Washington Print Museum
Backstory and Context
William Henry Etter was born to Swiss immigrants on November 23, 1816, in York County, Pennsylvania. In 1839, William and his brother moved west to Washington, where they founded the second newspaper west of the Mississippi River (behind the Arkansas Gazette). When the Confederate State Government fled to Washington, the Telegraph was granted the state printing contract, and continued to print throughout the Civil War (save a brief period when the presses were moved to Rondo to avoid capture). Etter himself worked for the effort, and in 1865 was on a mission to Texas and Mexico to purchase supplies when he was arrested by federal troops in the last week of the war. While in prison, Etter contracted pneumonia and died at age 48. Etter’s family continued the printing business, with an Etter having a role in the Telegraph until its eventual shuttering in 1947 by William H. Etter IV.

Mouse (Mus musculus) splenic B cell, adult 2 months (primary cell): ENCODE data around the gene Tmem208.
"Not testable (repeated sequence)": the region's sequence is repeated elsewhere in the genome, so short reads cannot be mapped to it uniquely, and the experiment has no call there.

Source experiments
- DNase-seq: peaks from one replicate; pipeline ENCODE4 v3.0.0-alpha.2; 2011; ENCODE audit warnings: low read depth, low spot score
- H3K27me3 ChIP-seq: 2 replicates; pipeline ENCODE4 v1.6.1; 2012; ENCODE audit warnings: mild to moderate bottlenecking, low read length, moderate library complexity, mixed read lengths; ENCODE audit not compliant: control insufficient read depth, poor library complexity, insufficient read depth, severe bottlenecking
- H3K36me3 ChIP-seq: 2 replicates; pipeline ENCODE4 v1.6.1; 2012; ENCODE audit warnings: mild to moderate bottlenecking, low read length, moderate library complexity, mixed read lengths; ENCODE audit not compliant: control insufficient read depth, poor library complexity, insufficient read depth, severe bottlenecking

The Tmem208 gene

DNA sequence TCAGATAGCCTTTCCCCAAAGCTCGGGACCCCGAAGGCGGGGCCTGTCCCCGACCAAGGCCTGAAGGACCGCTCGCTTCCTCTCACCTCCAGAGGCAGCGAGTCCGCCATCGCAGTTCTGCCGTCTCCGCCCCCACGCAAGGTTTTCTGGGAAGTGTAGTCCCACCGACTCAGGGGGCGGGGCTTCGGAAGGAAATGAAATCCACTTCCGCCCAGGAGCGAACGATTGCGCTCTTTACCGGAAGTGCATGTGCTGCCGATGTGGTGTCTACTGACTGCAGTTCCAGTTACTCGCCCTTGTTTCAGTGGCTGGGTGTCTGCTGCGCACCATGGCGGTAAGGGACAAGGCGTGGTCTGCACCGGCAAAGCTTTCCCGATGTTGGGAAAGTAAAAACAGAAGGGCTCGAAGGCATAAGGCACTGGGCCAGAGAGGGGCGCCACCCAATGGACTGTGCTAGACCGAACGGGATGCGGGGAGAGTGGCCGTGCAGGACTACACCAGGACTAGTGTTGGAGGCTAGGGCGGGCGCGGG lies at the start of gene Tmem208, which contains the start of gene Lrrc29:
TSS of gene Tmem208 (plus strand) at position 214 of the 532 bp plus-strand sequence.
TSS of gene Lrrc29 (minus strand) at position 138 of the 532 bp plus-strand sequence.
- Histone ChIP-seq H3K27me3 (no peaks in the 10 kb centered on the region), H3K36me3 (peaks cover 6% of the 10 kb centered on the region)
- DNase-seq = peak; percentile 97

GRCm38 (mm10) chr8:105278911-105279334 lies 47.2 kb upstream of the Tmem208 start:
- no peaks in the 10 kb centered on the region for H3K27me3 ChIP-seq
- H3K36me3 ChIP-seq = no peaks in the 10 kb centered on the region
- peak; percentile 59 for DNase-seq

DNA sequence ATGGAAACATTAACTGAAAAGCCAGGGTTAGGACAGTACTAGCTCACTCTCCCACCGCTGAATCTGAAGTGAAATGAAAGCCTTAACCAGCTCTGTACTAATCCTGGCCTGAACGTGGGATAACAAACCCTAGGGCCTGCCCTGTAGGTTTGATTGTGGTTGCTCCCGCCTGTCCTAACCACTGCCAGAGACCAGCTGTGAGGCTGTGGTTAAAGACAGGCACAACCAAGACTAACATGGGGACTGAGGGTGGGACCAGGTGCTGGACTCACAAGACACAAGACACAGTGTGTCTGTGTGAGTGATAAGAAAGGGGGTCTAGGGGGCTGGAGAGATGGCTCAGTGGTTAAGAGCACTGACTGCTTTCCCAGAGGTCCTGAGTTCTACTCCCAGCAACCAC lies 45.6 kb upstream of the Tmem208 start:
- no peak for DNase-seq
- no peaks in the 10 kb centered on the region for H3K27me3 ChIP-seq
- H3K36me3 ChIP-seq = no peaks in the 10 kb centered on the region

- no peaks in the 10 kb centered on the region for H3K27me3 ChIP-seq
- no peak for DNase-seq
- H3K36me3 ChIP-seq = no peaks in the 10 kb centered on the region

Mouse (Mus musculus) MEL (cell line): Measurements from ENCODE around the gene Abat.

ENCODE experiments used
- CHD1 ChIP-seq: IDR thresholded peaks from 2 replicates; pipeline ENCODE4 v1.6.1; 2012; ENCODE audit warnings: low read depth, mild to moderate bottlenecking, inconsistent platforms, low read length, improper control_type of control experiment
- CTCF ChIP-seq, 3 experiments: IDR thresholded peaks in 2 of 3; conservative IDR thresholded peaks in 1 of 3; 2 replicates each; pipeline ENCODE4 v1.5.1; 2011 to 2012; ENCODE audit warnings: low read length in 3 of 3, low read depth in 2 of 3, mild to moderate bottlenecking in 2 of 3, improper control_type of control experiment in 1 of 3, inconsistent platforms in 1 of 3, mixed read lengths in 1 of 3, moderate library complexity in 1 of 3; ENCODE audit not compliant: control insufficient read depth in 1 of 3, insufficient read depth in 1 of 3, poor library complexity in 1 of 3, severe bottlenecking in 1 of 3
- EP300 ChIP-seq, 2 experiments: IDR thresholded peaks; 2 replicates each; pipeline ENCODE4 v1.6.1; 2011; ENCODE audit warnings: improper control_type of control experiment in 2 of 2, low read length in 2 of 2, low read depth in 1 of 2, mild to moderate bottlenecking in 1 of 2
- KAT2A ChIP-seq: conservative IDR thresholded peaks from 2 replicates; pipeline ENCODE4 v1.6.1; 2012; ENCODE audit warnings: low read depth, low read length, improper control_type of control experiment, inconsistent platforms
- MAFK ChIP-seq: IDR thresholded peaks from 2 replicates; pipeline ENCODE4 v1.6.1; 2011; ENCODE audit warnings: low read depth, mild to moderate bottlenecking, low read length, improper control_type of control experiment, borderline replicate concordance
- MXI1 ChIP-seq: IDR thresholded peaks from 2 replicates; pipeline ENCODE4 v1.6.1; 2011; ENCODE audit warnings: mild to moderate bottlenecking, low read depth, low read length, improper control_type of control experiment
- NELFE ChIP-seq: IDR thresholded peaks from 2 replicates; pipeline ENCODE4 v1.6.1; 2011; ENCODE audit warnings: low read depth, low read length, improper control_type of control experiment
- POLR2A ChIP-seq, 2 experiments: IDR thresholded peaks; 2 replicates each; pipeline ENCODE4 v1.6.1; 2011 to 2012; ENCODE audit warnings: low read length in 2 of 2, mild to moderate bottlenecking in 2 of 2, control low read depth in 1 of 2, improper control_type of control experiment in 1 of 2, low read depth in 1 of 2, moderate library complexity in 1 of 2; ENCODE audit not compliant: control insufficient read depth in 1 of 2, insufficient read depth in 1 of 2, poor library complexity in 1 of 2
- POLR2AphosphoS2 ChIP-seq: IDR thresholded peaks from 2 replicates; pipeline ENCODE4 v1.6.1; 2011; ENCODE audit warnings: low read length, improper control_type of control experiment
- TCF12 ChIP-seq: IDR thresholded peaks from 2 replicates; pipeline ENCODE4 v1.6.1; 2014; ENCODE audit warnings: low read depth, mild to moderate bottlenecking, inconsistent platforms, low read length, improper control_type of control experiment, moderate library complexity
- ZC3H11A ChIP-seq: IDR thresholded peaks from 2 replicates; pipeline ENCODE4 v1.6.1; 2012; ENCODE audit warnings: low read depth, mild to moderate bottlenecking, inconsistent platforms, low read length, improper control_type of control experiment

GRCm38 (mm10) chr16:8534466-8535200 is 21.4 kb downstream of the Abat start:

This brick building was the town’s post office in the 1890s, but by the time the Pioneer Washington Restoration Foundation was formed in 1957, the building had been converted into a small tenement house. After purchasing it in the 1980s, Historic Washington State Park restored its original storefront frontage so the building could be used to house the park’s growing printing equipment collection.
The collection includes presses, drum presses, linotype machines, and even various typewriters. Demonstrations occur on a drum press, using a large collection of type and graphics. Print shop equipment is also used to make several items in the park, including various documents given to the public, tickets for certain events, and the paper sacks used in the Gift Shop. The museum is one of a few buildings scheduled for touring every day.